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A cancer diagnosis is terrifying and life-changing at any age, but many younger people don’t think much about their cancer risk.
The fact is this: cancer is on the rise among the under-50 crowd.
Now, I’m not trying to scare you.
What I’d like to do is alert you to the fact that you may be part of a group at higher risk than ever before — and share how you can lower those odds and avoid cancer, at any age.
Cancer in 14 to 49-year-olds jumps 80 percent
A large international group of researchers recently issued a report based on data from the Global Burden of Disease 2019 study.
Based on information collected across 204 countries involving 29 cancer types, the study led by Zhejiang University School of Medicine in China reports that cancer cases in 14 to 49-year-olds rose from 1.82 million in 1990 to 3.26 million in 2019.
Over a million people under 50 died of cancer in 2019, with breast cancer responsible for the most deaths overall. The other deadliest cancers for younger adults in 2019 were windpipe, lung, bowel, and stomach cancers.
The findings also show that new cases of early-onset cancer — defined as occurring before age 50 — are expected to increase by 31 percent worldwide by 2030, with a corresponding 21 percent increase in deaths. The risk is greatest for people aged between 40 and 49.
Cases are up, but deaths are down
There is one bit of good news in all these grim statistics.
Cell biologist Dorothy Bennett from St George’s, University of London, explains it this way:
“The increase in numbers of cancer deaths in this age group was notably lower than for diagnoses, namely 28 percent, which is below the increases in total population and case numbers, indicating a fall in the average cancer death rate in this group.”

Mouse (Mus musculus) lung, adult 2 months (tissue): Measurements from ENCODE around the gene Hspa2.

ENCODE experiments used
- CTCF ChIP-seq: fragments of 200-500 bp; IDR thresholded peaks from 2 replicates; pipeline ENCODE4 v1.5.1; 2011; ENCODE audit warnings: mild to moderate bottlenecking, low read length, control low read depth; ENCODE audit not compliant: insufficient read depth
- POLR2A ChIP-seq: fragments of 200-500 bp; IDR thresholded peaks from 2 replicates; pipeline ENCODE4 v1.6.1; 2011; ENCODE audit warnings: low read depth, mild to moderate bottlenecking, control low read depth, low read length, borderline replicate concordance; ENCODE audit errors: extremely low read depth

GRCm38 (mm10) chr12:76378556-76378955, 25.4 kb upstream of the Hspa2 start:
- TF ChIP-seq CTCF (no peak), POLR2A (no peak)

In other words, although cases of cancer are increasing, the number of deaths is falling.
Fortunately, no matter your age, genetic risk or other factors that predispose you to cancer, there are things you can do to keep it from catching up with you.
Address these culprits and improve your odds
The researchers in this study note that there are many preventable factors to consider that play a role in increased cancer risk:
“Dietary risk factors (diet high in red meat, low in fruits, high in sodium and low in milk, etc), alcohol consumption and tobacco use are the main risk factors underlying early-onset cancers,” they write in their paper.
Their data also indicated that inactive lifestyles, air pollution, obesity, diabetes and high blood sugar are likely to be among the culprits.
Adults born around 1985 (older millennials) have double the risk of colorectal, endometrial, pancreatic and gallbladder cancers as people born around 1950 did at the same age.
Watching too much TV has been linked to a 70 percent higher risk of early-onset colorectal cancer. So don’t be a couch potato; make sure some mild to moderate exercise — a walk, gardening, or a swim — is part of each day.
And it’s well known that obesity is a risk factor for more than a dozen types of cancer, so eating well is a no-brainer when it comes to outsmarting cancer.
Of vital importance is your vitamin D levels. A growing body of research shows this one-a-day vitamin can slash cancer risk and improve the odds against dying from it.
Editor’s note: Discover how to live a cancer prevention lifestyle — using foods, vitamins, minerals and herbs — as well as little-known therapies allowed in other countries but denied to you by American mainstream medicine. Click here to discover Surviving Cancer! A Comprehensive Guide to Understanding the Causes, Treatments and Big Business Behind Medicine’s Most Frightening Diagnosis!